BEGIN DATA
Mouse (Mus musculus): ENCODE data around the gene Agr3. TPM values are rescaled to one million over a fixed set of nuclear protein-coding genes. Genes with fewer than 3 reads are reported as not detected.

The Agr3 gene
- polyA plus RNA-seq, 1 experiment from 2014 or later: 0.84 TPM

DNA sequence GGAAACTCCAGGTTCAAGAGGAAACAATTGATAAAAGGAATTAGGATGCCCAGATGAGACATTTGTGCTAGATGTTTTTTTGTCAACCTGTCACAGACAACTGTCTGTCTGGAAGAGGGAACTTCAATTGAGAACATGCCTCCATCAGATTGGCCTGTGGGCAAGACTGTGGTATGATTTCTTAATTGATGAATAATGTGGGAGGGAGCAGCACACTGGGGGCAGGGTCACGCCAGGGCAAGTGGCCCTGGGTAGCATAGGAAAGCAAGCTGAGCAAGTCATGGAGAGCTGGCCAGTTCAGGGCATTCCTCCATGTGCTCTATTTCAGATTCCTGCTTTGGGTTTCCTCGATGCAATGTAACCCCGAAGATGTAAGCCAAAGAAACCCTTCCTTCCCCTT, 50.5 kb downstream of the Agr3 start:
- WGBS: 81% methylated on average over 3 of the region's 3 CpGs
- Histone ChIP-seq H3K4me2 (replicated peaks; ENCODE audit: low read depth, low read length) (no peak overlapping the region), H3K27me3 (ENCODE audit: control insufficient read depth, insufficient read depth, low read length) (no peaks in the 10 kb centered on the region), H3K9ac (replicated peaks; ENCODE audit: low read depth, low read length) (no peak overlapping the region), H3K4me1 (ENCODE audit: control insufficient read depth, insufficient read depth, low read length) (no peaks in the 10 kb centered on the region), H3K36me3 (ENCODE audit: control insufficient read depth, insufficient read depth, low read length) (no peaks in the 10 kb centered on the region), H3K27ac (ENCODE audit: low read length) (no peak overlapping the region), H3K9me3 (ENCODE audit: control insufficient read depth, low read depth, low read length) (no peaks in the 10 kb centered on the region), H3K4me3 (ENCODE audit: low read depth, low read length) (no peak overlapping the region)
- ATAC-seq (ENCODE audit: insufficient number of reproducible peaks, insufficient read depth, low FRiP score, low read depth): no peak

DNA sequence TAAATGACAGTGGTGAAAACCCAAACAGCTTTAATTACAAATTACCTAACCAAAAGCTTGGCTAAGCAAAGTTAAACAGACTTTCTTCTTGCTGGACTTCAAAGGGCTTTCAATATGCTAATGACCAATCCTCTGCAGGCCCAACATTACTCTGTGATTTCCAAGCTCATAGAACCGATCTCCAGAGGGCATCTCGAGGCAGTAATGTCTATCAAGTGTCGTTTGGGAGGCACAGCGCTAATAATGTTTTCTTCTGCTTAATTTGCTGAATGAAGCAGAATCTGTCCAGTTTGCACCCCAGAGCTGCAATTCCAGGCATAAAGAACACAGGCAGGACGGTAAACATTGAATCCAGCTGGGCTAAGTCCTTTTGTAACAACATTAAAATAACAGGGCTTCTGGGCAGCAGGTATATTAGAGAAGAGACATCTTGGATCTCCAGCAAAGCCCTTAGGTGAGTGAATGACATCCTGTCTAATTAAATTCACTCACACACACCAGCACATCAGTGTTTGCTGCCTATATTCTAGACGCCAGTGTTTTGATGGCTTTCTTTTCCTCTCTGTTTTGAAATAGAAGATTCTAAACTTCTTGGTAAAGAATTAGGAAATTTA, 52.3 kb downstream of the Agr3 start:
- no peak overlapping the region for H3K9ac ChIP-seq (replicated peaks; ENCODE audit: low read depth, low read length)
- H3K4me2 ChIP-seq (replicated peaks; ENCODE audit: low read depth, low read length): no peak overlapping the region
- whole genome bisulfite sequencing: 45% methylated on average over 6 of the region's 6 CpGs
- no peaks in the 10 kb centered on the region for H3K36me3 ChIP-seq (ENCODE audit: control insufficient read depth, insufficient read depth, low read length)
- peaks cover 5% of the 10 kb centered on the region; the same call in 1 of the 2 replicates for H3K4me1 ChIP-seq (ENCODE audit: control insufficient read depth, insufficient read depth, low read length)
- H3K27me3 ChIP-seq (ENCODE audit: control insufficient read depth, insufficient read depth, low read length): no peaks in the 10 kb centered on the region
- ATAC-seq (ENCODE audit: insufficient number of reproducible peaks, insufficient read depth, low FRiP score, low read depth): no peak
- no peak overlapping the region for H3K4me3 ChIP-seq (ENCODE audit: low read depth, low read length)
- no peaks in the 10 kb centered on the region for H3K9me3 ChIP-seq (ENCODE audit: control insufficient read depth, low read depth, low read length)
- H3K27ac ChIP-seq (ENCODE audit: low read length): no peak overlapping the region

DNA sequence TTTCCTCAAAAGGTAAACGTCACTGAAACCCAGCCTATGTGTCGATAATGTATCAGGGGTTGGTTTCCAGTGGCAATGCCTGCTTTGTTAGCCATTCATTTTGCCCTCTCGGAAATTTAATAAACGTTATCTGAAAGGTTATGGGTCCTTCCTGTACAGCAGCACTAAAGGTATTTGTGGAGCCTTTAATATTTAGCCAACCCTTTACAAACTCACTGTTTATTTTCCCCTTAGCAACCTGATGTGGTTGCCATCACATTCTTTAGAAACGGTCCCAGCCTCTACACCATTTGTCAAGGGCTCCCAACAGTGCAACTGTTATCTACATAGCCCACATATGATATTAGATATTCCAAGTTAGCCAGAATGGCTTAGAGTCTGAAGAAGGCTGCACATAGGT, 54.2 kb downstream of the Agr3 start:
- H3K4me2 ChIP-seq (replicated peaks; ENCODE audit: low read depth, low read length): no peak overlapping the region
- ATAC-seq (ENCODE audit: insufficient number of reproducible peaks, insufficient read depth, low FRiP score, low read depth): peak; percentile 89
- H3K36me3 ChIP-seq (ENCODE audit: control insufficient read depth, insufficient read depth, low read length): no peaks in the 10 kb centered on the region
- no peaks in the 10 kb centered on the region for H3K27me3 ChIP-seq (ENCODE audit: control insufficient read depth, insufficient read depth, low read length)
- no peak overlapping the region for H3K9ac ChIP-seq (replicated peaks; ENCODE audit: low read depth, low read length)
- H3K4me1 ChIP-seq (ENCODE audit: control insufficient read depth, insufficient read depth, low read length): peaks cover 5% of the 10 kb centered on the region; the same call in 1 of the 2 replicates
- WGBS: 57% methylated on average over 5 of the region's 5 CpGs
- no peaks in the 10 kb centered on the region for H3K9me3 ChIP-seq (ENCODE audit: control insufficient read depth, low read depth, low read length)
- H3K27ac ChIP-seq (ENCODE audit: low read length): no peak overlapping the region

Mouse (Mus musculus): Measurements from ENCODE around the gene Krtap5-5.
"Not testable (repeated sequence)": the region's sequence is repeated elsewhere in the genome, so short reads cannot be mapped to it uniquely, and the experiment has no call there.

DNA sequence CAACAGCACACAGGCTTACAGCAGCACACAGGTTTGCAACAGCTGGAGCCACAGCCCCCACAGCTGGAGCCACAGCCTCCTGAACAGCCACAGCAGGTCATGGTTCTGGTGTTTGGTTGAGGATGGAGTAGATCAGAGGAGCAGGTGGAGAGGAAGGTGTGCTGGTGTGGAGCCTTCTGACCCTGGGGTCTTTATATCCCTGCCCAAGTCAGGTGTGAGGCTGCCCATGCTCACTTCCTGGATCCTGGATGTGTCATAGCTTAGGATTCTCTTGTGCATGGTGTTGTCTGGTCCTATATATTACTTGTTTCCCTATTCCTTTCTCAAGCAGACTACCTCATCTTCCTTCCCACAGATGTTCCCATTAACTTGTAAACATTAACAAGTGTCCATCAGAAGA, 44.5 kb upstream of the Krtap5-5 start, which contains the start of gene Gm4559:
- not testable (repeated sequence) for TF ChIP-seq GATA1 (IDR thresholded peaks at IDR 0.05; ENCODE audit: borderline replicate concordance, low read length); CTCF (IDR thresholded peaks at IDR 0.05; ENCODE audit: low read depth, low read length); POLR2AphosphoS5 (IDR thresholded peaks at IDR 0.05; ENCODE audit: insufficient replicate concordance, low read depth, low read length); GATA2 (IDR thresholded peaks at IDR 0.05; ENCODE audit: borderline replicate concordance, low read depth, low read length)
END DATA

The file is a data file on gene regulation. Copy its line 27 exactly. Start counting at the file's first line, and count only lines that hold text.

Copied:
- no peaks in the 10 kb centered on the region for H3K9me3 ChIP-seq (ENCODE audit: control insufficient read depth, low read depth, low read length)